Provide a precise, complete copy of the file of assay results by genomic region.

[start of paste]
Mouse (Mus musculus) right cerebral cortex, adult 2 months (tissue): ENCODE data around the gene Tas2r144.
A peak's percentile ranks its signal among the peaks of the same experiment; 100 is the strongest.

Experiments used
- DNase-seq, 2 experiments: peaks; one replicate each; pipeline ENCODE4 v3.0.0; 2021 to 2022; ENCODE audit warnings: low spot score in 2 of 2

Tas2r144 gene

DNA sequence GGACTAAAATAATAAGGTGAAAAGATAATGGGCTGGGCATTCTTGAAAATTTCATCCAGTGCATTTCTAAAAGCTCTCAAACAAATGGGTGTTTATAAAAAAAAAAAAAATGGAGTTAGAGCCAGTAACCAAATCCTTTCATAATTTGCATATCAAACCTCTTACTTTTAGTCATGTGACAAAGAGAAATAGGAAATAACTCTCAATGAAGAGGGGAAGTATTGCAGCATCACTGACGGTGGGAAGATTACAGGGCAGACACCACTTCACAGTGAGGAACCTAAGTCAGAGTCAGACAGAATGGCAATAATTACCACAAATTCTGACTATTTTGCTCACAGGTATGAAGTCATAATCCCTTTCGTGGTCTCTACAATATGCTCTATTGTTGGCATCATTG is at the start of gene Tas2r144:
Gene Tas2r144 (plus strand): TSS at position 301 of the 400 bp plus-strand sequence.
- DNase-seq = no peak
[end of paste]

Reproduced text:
Mouse (Mus musculus) right cerebral cortex, adult 2 months (tissue): ENCODE data around the gene Tas2r144.
A peak's percentile ranks its signal among the peaks of the same experiment; 100 is the strongest.

Experiments used
- DNase-seq, 2 experiments: peaks; one replicate each; pipeline ENCODE4 v3.0.0; 2021 to 2022; ENCODE audit warnings: low spot score in 2 of 2

Tas2r144 gene

DNA sequence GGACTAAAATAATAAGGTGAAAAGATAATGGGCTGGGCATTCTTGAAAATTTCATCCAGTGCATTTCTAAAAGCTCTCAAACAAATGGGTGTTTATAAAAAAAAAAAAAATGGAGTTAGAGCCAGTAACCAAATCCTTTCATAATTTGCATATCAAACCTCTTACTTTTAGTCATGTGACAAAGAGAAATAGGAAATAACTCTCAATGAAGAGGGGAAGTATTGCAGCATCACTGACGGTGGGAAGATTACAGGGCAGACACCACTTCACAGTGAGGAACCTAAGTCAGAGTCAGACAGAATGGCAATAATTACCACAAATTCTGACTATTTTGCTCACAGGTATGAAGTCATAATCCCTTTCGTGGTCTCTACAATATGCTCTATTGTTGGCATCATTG is at the start of gene Tas2r144:
Gene Tas2r144 (plus strand): TSS at position 301 of the 400 bp plus-strand sequence.
- DNase-seq = no peak